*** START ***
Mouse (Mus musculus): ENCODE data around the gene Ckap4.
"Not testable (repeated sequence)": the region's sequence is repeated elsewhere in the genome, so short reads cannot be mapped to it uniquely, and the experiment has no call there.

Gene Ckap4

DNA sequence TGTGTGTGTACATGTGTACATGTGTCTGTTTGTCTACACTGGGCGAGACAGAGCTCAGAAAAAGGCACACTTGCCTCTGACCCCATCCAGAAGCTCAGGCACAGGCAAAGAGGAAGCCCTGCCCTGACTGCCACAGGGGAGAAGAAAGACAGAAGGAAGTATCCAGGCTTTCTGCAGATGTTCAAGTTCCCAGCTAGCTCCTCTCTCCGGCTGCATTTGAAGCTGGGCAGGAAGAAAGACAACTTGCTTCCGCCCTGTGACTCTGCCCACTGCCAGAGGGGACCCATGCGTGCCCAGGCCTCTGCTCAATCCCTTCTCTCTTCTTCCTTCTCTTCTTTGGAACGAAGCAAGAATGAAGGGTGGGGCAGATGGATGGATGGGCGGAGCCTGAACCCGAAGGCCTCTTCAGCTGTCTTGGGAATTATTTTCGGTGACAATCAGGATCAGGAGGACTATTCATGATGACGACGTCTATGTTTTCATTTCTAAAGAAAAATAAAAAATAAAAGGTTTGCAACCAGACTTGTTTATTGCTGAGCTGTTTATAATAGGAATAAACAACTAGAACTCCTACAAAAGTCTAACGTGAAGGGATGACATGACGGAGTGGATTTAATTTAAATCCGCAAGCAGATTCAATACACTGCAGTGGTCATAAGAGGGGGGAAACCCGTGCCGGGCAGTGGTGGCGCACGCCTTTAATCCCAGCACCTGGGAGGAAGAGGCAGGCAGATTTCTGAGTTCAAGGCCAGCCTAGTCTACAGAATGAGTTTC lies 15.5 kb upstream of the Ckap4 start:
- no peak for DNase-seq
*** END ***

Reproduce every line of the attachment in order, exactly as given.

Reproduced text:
Mouse (Mus musculus): ENCODE data around the gene Ckap4.
"Not testable (repeated sequence)": the region's sequence is repeated elsewhere in the genome, so short reads cannot be mapped to it uniquely, and the experiment has no call there.

Gene Ckap4

DNA sequence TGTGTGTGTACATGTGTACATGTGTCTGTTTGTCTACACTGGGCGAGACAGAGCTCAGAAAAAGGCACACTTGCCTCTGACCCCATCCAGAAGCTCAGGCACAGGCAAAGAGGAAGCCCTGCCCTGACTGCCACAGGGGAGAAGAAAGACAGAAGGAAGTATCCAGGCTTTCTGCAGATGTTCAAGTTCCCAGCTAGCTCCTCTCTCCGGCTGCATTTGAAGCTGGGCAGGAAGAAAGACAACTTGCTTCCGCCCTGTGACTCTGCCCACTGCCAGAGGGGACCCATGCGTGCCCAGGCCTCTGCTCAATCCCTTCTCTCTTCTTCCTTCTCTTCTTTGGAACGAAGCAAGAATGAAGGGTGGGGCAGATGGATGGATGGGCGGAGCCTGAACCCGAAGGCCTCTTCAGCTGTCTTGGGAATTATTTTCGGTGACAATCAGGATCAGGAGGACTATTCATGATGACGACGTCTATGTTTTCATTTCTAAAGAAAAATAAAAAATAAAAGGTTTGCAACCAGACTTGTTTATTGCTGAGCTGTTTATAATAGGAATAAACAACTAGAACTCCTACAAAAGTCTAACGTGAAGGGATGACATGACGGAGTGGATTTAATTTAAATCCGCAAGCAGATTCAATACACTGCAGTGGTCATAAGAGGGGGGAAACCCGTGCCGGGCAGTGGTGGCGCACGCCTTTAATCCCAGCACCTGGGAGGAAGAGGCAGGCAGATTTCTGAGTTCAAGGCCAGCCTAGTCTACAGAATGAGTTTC lies 15.5 kb upstream of the Ckap4 start:
- no peak for DNase-seq